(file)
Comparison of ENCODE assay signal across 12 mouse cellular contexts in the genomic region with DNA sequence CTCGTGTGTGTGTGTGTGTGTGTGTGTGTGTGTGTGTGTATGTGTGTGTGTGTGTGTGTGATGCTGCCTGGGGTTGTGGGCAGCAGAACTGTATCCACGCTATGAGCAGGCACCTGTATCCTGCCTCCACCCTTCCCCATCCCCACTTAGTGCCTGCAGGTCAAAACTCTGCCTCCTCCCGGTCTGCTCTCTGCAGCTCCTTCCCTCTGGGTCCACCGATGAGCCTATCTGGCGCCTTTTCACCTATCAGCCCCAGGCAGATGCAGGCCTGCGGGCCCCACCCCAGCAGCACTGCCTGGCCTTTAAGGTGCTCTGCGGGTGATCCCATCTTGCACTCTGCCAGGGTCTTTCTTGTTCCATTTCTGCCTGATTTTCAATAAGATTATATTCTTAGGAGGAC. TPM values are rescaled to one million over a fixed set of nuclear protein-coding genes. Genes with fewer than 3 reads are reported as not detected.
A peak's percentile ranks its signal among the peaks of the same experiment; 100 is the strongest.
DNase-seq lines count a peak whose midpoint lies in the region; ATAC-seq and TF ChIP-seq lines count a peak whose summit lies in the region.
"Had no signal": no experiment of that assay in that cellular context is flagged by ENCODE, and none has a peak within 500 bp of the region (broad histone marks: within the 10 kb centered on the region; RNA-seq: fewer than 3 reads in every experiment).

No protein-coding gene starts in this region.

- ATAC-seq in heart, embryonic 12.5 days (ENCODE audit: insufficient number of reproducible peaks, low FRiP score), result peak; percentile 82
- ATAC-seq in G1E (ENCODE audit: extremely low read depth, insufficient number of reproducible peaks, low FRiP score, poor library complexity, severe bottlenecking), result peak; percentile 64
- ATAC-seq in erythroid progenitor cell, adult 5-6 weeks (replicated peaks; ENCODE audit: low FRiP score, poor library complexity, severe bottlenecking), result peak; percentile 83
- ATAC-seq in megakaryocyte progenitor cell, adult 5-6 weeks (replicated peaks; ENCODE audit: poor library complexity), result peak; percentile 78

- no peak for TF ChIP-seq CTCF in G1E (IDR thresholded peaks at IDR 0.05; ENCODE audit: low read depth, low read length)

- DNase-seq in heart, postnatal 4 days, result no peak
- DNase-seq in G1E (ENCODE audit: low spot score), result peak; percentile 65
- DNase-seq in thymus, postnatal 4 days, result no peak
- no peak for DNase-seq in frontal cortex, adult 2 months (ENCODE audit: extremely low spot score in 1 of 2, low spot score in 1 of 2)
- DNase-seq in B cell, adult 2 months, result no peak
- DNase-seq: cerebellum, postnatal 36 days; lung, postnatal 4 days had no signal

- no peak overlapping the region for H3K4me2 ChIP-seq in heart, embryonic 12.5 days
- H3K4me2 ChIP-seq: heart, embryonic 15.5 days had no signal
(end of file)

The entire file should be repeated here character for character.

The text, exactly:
Comparison of ENCODE assay signal across 12 mouse cellular contexts in the genomic region with DNA sequence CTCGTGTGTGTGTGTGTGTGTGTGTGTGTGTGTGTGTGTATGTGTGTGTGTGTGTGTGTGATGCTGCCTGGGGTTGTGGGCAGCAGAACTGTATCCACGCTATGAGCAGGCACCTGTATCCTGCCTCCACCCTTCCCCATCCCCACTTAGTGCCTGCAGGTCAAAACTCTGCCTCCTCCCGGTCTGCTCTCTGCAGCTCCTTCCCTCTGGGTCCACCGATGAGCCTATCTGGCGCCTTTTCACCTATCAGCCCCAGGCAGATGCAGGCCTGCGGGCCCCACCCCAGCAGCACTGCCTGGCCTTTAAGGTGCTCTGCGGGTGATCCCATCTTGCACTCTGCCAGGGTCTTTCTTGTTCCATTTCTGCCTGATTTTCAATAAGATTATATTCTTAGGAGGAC. TPM values are rescaled to one million over a fixed set of nuclear protein-coding genes. Genes with fewer than 3 reads are reported as not detected.
A peak's percentile ranks its signal among the peaks of the same experiment; 100 is the strongest.
DNase-seq lines count a peak whose midpoint lies in the region; ATAC-seq and TF ChIP-seq lines count a peak whose summit lies in the region.
"Had no signal": no experiment of that assay in that cellular context is flagged by ENCODE, and none has a peak within 500 bp of the region (broad histone marks: within the 10 kb centered on the region; RNA-seq: fewer than 3 reads in every experiment).

No protein-coding gene starts in this region.

- ATAC-seq in heart, embryonic 12.5 days (ENCODE audit: insufficient number of reproducible peaks, low FRiP score), result peak; percentile 82
- ATAC-seq in G1E (ENCODE audit: extremely low read depth, insufficient number of reproducible peaks, low FRiP score, poor library complexity, severe bottlenecking), result peak; percentile 64
- ATAC-seq in erythroid progenitor cell, adult 5-6 weeks (replicated peaks; ENCODE audit: low FRiP score, poor library complexity, severe bottlenecking), result peak; percentile 83
- ATAC-seq in megakaryocyte progenitor cell, adult 5-6 weeks (replicated peaks; ENCODE audit: poor library complexity), result peak; percentile 78

- no peak for TF ChIP-seq CTCF in G1E (IDR thresholded peaks at IDR 0.05; ENCODE audit: low read depth, low read length)

- DNase-seq in heart, postnatal 4 days, result no peak
- DNase-seq in G1E (ENCODE audit: low spot score), result peak; percentile 65
- DNase-seq in thymus, postnatal 4 days, result no peak
- no peak for DNase-seq in frontal cortex, adult 2 months (ENCODE audit: extremely low spot score in 1 of 2, low spot score in 1 of 2)
- DNase-seq in B cell, adult 2 months, result no peak
- DNase-seq: cerebellum, postnatal 36 days; lung, postnatal 4 days had no signal

- no peak overlapping the region for H3K4me2 ChIP-seq in heart, embryonic 12.5 days
- H3K4me2 ChIP-seq: heart, embryonic 15.5 days had no signal